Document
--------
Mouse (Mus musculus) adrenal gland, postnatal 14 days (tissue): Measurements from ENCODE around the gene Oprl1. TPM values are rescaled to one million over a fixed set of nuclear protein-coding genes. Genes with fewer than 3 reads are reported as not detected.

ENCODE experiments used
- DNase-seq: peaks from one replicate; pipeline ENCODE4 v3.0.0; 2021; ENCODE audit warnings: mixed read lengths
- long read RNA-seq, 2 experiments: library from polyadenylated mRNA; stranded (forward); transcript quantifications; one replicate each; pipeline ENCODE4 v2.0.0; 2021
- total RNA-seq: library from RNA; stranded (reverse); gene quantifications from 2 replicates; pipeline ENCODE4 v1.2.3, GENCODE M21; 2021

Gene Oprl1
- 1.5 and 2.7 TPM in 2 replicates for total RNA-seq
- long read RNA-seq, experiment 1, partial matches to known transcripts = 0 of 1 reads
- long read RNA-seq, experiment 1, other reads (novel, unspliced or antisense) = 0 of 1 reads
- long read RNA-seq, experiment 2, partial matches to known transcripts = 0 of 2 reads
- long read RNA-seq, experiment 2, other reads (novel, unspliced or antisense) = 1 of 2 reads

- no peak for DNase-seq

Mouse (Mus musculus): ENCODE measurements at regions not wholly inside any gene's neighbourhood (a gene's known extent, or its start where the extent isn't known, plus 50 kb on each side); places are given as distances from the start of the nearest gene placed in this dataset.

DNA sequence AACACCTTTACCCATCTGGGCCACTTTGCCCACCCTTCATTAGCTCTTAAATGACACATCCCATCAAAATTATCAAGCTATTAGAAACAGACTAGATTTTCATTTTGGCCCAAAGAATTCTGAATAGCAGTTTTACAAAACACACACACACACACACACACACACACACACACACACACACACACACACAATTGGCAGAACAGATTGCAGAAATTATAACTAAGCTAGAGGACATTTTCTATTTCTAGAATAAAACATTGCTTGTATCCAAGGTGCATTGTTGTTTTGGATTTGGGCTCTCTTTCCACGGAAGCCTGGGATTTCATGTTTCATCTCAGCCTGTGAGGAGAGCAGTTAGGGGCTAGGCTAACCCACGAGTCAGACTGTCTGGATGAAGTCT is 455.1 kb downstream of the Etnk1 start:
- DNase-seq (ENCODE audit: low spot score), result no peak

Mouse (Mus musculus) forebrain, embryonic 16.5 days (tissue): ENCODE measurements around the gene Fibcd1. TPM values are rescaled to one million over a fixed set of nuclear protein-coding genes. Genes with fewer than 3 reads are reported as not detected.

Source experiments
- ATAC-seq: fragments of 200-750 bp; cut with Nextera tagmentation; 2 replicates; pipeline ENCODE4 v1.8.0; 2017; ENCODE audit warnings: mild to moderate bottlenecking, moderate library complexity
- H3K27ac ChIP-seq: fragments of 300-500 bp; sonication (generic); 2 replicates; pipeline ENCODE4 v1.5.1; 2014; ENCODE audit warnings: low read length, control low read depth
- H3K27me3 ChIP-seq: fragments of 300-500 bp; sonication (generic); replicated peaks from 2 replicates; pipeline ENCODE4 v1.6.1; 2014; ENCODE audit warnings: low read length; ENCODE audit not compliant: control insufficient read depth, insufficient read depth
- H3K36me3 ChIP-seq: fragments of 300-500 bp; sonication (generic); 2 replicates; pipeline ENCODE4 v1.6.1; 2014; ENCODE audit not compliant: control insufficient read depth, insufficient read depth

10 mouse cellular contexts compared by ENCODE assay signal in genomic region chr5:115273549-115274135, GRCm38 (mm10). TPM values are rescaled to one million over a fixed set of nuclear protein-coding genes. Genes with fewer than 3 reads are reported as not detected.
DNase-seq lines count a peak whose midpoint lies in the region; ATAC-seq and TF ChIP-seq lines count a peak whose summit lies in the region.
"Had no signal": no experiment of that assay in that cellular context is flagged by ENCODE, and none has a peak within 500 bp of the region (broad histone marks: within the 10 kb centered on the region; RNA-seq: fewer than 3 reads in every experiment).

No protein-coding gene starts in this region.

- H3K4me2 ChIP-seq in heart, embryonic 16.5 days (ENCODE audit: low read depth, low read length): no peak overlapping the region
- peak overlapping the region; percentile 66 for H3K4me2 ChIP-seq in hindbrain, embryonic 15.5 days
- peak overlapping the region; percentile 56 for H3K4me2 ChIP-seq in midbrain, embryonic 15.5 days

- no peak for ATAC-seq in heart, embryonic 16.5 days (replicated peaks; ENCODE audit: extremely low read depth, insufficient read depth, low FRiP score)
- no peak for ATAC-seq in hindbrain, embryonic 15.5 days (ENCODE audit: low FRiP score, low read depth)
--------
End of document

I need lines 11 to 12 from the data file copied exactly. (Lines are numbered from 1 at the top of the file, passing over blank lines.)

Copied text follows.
- long read RNA-seq, experiment 2, other reads (novel, unspliced or antisense) = 1 of 2 reads

- no peak for DNase-seq